The Moor by R. S. Thomas

It was like a church to me.

I entered it on soft foot,

Breath held like a cap in the hand.

It was quiet.

What God was there made himself felt,

Not listened to, in clean colours

That brought a moistening of the eye,

In movement of the wind over grass.

 

There were no prayers said. But stillness

Of the heart’s passions – that was praise

Enough; and the mind’s cession

Of its kingdom. I walked on,

Simple and poor, while the air crumbled

And broke on me generously as bread.

 

by R. S Thomas

from Pietà (1966)

Paper and Sticks by Dylan Thomas

Paper and sticks and shovel and match

Why won’t the news of the old world catch

And the fire in a temper start

 

Once I had a rich boy for myself

I loved his body and his navy blue wealth

And I lived in his purse and his heart

 

When in our bed I was tossing and turning

All I could see were his brown eyes burning

By the green of a one pound note

 

I talk to him as I clean the grate

O my dear it’s never too late

To take me away as you whispered and wrote

 

I had a handsome and well-off boy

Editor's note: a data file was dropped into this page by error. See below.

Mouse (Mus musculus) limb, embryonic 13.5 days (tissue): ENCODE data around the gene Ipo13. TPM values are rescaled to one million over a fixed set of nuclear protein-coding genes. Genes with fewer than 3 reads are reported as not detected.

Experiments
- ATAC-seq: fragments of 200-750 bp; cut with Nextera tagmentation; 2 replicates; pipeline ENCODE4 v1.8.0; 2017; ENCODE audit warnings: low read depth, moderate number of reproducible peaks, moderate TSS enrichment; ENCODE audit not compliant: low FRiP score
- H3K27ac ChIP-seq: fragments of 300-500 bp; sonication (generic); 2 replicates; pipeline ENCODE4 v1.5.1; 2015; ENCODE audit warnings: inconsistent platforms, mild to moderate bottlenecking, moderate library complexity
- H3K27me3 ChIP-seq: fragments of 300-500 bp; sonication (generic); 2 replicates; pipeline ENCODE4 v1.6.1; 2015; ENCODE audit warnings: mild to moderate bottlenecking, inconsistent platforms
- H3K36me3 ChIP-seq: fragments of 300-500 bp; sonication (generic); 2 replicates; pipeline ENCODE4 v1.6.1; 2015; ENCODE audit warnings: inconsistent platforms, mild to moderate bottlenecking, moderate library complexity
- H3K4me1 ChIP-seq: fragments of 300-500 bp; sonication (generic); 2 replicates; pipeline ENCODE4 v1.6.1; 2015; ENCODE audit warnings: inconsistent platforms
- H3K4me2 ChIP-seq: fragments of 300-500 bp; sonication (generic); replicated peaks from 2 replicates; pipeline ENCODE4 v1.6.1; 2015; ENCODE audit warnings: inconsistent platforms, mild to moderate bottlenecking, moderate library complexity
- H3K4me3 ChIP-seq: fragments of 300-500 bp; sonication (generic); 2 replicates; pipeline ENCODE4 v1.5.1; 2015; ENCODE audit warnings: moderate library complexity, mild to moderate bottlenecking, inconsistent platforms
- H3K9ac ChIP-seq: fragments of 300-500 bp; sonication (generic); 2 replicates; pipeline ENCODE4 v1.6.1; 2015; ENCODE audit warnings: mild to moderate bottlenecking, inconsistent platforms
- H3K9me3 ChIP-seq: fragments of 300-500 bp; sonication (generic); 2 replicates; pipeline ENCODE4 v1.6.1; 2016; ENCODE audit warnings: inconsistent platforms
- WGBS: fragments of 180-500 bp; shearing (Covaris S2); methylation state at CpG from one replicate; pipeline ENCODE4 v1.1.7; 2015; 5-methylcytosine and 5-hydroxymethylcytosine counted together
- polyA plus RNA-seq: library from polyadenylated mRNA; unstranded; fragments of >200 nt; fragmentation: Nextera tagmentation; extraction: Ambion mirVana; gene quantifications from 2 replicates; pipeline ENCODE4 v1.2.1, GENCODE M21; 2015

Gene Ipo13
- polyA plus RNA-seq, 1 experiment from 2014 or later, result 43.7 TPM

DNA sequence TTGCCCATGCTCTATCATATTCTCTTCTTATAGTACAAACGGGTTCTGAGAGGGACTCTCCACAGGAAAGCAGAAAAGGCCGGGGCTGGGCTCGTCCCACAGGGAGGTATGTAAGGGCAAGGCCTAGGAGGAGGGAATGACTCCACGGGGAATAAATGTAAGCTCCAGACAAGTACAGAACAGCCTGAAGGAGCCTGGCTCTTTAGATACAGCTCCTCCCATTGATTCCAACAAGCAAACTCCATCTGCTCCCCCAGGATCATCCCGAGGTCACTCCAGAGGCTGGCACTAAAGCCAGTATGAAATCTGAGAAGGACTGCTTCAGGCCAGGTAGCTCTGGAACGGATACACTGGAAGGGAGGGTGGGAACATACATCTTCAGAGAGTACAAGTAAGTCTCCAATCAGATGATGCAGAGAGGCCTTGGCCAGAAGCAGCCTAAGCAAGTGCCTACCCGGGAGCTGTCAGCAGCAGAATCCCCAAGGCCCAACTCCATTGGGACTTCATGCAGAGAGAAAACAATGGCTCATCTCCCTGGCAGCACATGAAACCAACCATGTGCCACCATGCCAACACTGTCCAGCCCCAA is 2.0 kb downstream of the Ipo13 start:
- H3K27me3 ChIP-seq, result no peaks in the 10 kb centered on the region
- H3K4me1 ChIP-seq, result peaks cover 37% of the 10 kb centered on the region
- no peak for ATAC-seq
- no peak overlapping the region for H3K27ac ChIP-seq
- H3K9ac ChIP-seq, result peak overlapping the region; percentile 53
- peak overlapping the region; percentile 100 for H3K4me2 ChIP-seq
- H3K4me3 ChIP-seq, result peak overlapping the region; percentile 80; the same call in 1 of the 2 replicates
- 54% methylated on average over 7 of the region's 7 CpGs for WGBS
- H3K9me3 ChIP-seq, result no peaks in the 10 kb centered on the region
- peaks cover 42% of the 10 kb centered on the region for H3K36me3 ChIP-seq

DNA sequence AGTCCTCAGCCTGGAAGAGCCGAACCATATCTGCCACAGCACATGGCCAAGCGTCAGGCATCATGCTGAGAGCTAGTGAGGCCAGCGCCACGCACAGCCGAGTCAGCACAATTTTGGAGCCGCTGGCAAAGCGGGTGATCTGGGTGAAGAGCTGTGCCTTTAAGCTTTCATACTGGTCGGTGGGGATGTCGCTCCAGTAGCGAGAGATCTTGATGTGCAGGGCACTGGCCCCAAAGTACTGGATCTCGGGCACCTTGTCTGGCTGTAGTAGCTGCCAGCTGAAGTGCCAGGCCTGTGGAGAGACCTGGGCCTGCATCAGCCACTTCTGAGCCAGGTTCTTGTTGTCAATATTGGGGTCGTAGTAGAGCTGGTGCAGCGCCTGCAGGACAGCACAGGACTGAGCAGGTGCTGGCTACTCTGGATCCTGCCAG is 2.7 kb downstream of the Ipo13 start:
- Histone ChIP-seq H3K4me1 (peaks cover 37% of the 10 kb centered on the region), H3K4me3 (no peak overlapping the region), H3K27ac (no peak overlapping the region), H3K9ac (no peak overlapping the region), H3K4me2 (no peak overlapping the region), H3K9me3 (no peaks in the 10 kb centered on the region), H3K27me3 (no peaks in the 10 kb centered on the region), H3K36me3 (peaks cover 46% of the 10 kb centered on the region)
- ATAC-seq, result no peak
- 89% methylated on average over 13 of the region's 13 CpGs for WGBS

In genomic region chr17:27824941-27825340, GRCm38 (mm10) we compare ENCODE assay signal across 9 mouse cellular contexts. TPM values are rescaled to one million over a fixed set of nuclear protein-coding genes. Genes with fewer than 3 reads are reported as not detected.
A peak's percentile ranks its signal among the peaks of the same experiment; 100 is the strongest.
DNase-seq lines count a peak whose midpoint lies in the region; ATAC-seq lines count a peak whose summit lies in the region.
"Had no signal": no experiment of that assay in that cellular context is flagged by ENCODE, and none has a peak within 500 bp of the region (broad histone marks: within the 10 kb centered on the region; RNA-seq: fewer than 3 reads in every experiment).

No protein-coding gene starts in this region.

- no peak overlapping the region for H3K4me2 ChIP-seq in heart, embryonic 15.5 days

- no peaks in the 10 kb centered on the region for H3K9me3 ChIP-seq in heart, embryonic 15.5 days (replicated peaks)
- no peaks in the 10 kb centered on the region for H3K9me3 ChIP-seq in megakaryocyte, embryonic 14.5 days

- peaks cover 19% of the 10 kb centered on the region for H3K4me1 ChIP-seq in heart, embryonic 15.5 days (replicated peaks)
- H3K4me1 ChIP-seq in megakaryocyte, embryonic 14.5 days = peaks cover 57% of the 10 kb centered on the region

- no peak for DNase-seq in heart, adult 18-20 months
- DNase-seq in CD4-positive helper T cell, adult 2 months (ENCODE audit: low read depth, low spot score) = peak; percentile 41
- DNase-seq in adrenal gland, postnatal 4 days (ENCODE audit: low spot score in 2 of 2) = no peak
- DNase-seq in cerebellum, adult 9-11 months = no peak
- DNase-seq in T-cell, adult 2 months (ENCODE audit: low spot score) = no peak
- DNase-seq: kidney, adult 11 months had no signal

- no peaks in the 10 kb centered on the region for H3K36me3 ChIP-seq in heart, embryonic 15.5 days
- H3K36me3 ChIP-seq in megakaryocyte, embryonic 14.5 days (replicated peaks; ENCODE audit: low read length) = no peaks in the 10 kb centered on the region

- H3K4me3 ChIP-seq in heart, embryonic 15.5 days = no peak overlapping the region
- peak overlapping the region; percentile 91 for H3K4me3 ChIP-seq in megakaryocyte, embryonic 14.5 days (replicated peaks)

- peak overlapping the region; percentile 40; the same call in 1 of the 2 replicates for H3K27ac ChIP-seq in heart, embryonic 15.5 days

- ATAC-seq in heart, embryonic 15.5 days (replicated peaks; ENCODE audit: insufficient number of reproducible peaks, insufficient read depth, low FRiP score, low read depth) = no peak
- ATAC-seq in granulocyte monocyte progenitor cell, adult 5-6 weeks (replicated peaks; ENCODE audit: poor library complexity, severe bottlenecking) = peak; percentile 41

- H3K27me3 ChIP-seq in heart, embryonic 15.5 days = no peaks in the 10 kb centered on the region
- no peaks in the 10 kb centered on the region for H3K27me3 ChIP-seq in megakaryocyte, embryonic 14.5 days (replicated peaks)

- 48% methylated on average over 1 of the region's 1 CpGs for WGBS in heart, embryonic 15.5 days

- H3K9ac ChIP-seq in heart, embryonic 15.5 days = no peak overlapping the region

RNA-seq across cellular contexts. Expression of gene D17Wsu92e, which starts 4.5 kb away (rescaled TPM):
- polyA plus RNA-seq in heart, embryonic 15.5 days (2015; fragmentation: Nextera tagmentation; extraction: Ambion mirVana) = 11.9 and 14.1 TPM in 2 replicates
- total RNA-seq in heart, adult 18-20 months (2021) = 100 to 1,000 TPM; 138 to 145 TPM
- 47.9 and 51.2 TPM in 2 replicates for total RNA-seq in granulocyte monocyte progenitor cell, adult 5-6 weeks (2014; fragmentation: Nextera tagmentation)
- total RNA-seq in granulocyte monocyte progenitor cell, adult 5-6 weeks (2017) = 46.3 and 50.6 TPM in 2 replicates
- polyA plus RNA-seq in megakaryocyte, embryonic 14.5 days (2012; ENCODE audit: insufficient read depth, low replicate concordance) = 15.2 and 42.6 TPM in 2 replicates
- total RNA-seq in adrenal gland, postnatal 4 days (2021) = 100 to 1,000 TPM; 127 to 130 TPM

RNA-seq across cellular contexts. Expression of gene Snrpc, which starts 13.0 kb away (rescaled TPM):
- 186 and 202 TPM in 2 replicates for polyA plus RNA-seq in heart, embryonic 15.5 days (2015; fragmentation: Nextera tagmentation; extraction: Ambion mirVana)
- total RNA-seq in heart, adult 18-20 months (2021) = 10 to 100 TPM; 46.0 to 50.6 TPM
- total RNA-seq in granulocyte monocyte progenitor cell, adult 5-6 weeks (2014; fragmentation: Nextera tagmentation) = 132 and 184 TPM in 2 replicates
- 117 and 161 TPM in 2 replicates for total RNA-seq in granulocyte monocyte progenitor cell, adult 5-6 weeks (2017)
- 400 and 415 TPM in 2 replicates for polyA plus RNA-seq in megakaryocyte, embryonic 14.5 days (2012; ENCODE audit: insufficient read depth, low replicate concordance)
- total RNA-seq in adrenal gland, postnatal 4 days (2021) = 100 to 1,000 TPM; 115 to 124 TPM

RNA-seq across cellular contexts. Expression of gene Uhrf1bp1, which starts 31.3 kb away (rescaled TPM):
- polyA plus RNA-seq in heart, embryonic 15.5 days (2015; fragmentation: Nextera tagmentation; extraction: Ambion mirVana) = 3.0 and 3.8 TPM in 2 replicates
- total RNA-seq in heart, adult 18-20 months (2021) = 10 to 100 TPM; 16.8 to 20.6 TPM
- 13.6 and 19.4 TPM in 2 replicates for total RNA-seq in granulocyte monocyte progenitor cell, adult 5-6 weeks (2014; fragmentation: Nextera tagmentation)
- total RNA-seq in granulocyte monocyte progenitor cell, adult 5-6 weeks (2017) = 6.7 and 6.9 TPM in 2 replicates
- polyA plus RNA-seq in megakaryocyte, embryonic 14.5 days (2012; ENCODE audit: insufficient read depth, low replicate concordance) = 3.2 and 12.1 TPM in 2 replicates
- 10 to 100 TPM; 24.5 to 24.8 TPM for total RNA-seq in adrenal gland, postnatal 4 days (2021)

I’ll share my money and we’ll run for joy

With a bouncing and silver spooned kid

 

Sharp and shrill my silly tongue scratches

Words on the air as the fire catches

You never did and he never did.

 

by Dylan Thomas


 

Fun fact: This was the only poem left out of Dylan Thomas’ ‘Collected Poems 1934 – 1952‘ because he disliked it. The book was published on 10 November 1952 by Dylan’s usual publishers Dent of London, which gathered together all the poems from his three previous volumes of poetry (’18 Poems’, ‘Twenty Five Poems’ and ‘Deaths and Entrances’), plus a further six written since 1946, to make a total of 90.

Courage by Anna Akhmatova

We know what trembles in the scales,

What has to be accomplished.

The hour for courage. If all else fails,

With courage we are not unfurnished.

What though the dead be crowded, each to each,

What though our houses be destroyed? –

We will preserve you, Russian speech,

Keep you alive, great Russian word.

We will pass you to our sons and heirs

Free and clean, and they in turn to theirs,

And so forever.

 

by Анна Ахматова (Anna Akhmatova)

(23 February 1942)

from Седьмая книга (The Seventh Book)

translation by D. M. Thomas